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1 October 2012 Effects of Urbanization on Prevalence of Baylisascaris procyonis in Intermediate Host Populations
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Abstract
Baylisascaris procyonis is an intestinal parasite of raccoons (Procyon lotor) that can also infect humans and a wide range of wildlife species. Prevalence of B. procyonis in raccoon populations appears to decrease as the landscape urbanizes, but less is known about prevalence in the small-mammal intermediate hosts of the parasite. We measured prevalence of B. procyonis in populations of mice (Peromyscus spp.) in forest preserves along a gradient of urbanization in Illinois. Prevalence in the mouse intermediate host exhibited a trend opposite raccoons: prevalence increased as surrounding human population density increased. This counterintuitive result may be due to higher overall environmental loads of B. procyonis in urban areas due to higher raccoon densities. Our results emphasize the need to understand fully the transmission dynamics of B. procyonis in its definitive and intermediate hosts in order to design and implement effective strategies to mitigate zoonotic risks to humans.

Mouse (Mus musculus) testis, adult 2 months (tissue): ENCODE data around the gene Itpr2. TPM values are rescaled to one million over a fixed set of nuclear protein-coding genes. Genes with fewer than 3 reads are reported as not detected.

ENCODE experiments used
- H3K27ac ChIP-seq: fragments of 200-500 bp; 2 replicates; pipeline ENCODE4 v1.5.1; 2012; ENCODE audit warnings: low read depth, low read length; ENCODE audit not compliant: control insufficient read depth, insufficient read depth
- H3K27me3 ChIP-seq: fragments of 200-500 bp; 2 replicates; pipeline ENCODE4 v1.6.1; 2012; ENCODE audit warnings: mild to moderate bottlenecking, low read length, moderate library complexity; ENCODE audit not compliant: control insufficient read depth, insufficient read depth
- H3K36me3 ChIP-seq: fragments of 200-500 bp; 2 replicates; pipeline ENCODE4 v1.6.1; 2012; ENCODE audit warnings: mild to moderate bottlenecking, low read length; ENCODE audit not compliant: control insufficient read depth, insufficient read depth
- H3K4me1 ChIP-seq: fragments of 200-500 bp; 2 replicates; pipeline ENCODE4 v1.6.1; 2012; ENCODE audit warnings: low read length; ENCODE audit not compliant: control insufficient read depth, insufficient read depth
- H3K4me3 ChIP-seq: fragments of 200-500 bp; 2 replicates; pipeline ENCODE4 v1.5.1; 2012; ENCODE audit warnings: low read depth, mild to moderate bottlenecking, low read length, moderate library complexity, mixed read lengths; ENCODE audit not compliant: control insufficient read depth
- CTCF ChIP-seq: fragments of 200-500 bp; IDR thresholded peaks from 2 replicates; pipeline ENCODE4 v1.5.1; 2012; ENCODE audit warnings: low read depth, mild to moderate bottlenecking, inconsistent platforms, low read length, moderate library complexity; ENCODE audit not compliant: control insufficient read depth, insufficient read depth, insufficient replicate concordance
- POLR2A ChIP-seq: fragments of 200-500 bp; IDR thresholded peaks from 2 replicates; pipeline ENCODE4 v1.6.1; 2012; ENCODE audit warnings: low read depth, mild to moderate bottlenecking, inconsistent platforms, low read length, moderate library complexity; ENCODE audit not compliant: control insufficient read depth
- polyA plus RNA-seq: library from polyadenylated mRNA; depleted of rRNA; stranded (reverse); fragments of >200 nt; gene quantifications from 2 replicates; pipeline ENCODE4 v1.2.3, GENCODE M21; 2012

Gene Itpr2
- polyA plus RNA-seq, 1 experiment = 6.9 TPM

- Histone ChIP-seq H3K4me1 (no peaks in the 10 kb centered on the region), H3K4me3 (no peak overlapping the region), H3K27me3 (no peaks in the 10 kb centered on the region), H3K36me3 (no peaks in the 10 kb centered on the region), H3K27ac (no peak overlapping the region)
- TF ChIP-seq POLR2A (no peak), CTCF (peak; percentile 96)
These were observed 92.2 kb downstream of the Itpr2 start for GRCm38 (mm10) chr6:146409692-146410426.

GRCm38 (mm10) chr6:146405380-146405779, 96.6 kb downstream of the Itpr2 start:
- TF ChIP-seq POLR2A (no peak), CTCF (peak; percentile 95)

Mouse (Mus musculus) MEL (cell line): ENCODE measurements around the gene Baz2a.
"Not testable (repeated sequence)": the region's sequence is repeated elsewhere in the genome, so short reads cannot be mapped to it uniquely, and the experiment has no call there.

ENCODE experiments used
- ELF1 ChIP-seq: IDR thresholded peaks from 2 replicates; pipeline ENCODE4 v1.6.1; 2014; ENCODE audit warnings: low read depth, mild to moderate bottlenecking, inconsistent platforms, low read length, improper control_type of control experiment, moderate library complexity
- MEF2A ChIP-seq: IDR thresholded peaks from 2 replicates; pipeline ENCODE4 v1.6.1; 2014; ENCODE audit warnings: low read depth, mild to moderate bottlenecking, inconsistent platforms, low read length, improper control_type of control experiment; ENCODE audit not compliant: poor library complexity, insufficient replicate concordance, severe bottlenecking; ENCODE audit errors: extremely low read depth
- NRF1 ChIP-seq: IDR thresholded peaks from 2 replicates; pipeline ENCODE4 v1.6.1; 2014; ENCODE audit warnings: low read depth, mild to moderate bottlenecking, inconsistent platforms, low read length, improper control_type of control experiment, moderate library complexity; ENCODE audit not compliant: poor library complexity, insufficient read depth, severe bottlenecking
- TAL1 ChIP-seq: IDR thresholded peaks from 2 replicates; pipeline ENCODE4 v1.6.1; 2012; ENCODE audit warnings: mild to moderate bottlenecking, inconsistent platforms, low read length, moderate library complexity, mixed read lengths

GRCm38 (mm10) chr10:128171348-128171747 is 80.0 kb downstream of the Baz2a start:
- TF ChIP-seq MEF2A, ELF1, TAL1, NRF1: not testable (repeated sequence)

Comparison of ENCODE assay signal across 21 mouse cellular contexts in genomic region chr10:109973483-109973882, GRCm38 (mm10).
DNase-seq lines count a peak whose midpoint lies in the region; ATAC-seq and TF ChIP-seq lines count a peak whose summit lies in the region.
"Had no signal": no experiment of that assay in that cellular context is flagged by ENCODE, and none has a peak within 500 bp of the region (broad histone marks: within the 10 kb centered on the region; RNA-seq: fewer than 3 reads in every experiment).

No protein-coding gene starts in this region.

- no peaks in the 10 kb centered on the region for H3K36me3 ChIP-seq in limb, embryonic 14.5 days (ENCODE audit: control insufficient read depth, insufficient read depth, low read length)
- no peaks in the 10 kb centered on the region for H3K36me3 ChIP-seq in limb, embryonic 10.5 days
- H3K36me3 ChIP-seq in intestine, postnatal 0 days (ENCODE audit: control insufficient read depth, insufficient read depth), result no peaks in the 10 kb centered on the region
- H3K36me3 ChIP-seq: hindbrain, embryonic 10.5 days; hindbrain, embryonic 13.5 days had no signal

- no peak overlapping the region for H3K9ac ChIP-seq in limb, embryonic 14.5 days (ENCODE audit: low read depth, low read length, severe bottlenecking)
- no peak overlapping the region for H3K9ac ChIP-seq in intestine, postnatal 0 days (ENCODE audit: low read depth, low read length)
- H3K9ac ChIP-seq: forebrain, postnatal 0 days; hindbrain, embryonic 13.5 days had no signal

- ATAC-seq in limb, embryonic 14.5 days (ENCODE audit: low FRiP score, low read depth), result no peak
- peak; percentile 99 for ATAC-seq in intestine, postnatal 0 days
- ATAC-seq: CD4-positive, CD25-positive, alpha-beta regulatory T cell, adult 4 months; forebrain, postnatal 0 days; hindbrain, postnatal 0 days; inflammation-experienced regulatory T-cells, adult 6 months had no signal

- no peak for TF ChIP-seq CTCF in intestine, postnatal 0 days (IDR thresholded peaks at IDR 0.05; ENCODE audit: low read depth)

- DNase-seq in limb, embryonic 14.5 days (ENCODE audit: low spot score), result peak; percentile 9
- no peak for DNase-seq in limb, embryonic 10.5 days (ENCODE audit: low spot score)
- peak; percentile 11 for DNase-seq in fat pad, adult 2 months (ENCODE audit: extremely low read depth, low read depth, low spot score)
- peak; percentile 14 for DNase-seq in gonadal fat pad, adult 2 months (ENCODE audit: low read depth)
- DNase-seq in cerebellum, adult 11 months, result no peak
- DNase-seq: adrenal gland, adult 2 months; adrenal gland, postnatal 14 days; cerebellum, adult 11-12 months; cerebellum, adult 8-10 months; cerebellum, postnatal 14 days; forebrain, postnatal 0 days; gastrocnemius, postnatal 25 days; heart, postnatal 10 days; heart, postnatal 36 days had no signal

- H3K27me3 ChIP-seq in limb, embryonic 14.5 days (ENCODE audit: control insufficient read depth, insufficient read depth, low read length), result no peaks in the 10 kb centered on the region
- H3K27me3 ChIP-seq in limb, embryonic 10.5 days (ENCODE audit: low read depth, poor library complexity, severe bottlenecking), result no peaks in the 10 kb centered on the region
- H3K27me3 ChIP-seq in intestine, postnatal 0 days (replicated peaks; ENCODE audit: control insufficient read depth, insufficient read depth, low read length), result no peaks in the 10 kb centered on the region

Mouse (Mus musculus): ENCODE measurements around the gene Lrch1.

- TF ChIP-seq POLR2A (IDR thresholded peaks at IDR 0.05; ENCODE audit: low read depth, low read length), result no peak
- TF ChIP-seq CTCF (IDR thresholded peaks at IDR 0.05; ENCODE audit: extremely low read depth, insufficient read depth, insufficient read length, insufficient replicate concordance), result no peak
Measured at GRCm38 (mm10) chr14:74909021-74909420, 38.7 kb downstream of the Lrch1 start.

Kenneth F. Kellner, L. Kristen Page, Mark Downey and Sarah E. McCord "Effects of Urbanization on Prevalence of Baylisascaris procyonis in Intermediate Host Populations," Journal of Wildlife Diseases 48(4), (1 October 2012). https://doi.org/10.7589/2011-09-267
Received: 12 September 2011; Accepted: 1 May 2012; Published: 1 October 2012
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